This is extremely important to confirm right at the starting line. Don’t sign any contracts or give anyone access to your land until you have confirmed and agreed to what is included in your building project and what is not. (Do not pass begin and do not collect $200) until you know exactly where you stand on the inclusions in your new acreage home build.
It may be worthwhile asking yourself the following questions;
- Is your quote comprehensive and easy to understand?
- Does your contract include and itemised quote?
- Can you explain to someone else what is not included? (this will let you know if you do in fact understand the terms of the contract)
There is no such thing as a stupid question, especially when it concerns one of your biggest financial investments. Here are just a few things you can ask your builder about the inclusions;
- What is included in the build?
- Can they provide you with an itemised quote?
- Can they provide you of a list of things that are not included in the build? (for clarity and to avoid any confusion)
- Does the contract include and provisional sums? If so, what are they?
- Are relevant land tests and property reports included in the quote?
- Is the connection of services/utilities included? (Being an acreage block, it is not always a given that services are connected to the location.)
Do your research about what it takes to build a home from the ground up and especially on rural acreage. You may not fully understand every technical aspect but try to know enough so that you can ask a few of these technical questions to your potential builder. More often than not, an experienced acreage home builder like Avondale Homes is able to comfortably answer these questions and better yet, can explain it to you so that you understand the process yourself.
A few such technical questions include thing like;
- What is involved in the preparation of the land stage?
- Is the supply of concrete pumping included?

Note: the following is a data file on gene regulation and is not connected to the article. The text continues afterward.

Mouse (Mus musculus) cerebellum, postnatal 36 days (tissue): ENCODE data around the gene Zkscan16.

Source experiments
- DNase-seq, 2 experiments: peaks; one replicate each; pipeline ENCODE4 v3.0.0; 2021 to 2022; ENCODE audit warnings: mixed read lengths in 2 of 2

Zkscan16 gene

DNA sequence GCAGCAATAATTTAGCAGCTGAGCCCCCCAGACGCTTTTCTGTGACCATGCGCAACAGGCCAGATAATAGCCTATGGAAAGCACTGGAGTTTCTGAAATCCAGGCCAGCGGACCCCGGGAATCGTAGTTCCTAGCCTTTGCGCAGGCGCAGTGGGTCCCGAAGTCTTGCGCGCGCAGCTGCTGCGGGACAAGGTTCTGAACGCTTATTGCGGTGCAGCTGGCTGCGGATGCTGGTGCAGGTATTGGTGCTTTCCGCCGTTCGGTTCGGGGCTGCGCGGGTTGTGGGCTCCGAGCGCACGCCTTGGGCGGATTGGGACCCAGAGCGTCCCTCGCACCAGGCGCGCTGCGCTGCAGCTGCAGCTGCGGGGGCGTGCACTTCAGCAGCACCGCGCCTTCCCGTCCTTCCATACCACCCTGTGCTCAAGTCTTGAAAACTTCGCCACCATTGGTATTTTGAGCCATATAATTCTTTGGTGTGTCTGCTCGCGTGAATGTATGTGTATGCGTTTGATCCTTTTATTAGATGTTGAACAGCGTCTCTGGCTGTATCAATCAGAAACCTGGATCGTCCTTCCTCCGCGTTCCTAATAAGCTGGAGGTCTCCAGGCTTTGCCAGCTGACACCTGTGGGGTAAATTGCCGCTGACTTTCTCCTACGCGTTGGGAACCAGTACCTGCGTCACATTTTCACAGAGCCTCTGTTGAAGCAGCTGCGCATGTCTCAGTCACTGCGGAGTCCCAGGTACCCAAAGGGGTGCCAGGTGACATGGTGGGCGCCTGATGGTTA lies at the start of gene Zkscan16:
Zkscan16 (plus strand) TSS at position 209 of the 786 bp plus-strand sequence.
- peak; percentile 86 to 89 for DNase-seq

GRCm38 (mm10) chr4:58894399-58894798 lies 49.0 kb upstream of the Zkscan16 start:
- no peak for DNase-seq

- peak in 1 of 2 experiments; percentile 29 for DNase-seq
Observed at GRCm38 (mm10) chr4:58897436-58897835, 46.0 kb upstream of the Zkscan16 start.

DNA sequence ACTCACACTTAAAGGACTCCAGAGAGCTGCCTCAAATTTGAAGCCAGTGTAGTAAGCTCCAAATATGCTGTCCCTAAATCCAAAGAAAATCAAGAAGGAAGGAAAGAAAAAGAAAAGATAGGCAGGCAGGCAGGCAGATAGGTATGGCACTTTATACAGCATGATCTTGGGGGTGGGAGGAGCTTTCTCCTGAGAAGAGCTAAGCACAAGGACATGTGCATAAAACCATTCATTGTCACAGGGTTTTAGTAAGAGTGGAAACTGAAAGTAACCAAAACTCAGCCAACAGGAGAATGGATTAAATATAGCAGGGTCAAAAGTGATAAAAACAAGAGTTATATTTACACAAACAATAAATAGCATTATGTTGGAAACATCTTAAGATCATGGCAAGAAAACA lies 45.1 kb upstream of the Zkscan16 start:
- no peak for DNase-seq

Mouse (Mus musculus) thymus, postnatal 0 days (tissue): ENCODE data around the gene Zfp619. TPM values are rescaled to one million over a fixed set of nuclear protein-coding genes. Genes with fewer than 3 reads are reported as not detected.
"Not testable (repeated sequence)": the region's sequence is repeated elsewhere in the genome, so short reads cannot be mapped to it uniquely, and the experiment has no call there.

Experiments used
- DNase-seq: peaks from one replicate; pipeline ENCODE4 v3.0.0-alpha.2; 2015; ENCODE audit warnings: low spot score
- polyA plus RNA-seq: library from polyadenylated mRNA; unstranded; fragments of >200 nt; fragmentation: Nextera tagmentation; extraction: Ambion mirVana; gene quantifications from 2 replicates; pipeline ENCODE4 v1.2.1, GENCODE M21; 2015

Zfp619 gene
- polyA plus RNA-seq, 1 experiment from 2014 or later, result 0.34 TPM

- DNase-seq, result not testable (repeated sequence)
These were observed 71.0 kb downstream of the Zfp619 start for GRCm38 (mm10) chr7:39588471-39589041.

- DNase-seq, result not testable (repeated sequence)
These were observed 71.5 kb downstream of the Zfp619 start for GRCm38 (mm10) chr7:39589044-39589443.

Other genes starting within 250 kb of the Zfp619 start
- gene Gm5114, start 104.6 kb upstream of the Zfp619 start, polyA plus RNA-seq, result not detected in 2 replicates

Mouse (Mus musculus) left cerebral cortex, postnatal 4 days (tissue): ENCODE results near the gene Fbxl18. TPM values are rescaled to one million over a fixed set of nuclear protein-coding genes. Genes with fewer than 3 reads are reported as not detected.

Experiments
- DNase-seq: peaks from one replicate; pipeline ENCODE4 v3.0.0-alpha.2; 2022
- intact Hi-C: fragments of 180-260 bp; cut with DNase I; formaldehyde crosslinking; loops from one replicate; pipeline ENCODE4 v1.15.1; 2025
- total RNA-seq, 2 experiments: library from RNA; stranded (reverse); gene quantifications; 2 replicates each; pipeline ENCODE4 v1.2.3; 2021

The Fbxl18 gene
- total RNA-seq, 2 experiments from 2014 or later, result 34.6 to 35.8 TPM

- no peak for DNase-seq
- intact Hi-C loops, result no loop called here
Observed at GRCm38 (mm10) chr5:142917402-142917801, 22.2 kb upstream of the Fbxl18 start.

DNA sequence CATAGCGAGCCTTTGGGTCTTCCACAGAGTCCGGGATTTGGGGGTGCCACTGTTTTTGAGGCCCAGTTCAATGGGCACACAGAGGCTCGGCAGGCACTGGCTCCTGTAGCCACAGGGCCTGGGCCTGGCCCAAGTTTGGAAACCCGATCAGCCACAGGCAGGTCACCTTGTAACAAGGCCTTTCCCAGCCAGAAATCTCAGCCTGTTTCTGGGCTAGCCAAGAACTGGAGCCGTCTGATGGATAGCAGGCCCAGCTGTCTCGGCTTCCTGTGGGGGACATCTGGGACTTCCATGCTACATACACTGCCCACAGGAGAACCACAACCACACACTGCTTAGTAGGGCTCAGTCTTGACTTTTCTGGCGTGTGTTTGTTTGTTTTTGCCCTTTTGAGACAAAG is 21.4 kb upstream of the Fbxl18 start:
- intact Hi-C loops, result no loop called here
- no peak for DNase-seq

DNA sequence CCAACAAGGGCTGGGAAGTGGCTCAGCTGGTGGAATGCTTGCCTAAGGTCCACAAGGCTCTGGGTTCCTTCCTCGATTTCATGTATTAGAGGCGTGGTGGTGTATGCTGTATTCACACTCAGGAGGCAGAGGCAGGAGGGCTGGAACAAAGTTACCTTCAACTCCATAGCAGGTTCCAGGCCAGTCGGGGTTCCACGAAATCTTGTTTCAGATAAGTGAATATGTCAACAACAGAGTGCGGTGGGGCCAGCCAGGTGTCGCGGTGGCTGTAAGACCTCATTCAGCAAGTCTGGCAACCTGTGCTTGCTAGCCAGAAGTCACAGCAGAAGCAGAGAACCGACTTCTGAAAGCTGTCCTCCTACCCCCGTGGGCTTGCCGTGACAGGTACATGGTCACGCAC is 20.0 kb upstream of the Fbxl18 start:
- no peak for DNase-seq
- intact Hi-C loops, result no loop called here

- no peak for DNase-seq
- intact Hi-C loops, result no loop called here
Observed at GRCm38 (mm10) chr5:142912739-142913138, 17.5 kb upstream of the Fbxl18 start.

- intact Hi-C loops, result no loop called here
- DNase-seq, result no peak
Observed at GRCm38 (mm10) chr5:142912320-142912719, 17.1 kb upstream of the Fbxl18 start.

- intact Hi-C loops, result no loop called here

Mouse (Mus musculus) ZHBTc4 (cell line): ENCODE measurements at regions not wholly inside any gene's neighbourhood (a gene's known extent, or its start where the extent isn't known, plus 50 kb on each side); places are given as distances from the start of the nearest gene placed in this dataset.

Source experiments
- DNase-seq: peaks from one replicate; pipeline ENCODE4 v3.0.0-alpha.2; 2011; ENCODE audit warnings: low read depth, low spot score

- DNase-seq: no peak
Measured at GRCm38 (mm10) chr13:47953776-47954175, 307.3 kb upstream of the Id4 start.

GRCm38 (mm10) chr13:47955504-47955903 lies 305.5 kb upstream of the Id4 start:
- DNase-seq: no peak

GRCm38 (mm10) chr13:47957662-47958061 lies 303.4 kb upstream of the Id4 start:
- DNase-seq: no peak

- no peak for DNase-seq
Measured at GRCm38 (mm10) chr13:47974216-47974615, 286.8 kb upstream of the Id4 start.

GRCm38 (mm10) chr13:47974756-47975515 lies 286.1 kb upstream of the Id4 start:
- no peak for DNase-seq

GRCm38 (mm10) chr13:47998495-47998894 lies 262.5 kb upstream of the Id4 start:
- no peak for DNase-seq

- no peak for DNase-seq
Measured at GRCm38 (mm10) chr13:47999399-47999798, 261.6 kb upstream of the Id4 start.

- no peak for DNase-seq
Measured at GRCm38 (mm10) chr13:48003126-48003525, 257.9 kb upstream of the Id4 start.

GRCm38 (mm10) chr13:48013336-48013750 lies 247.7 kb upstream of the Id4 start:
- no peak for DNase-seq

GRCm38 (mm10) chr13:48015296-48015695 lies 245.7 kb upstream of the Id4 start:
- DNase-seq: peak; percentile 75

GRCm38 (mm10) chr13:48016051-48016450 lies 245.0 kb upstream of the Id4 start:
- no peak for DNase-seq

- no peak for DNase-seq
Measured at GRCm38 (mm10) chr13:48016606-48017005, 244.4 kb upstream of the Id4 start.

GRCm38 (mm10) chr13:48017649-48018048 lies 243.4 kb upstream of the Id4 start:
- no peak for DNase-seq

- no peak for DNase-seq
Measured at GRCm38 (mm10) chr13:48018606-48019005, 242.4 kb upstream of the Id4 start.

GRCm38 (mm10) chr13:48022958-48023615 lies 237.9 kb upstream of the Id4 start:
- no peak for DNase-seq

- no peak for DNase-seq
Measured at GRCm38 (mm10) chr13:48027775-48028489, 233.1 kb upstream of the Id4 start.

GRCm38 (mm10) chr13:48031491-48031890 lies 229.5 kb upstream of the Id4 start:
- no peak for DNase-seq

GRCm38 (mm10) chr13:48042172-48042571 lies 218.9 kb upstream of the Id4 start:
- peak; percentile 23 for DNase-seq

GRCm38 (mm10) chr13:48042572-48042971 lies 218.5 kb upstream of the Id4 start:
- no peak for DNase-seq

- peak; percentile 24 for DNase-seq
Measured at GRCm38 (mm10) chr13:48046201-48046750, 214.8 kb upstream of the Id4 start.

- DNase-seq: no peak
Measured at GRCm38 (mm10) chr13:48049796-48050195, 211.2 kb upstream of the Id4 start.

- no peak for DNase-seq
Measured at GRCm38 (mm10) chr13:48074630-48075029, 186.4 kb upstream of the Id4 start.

- What insulation will be used on the home?
- What plumbing will be implemented?
- What is involved in adding gas heating etc?
- Is trenching and conduit for services connections included?
- What options are there for the house frame? (steel or wood and are the experienced in dealing with both)
The key takeaways
Building a new acreage home is a huge financial and emotional investment. Do your due diligence and allocate the time to do a thorough check on any prospective builder, their workmanship, references and credentials.
Do not sign anything with your builder until you have read all the fine print. If there is anything that you are not sure of, ask for advice from an independent builder, a consultant, or obtain legal advice. Ensure that everything important is confirmed in writing and keep a copy.
Price alone should never be the deciding factor when choosing a home builder. The building of your home is not the place to chase a “bargain” – working with a build team that understands acreage is of the utmost importance.
To note: once you have signed a building contract you cannot normally back out if you change your mind. There is no ‘cooling off’ period. The team at Avondale Homes would love to have the opportunity to answer any further questions you may have. Contact our team today for a home building experience that is second to none.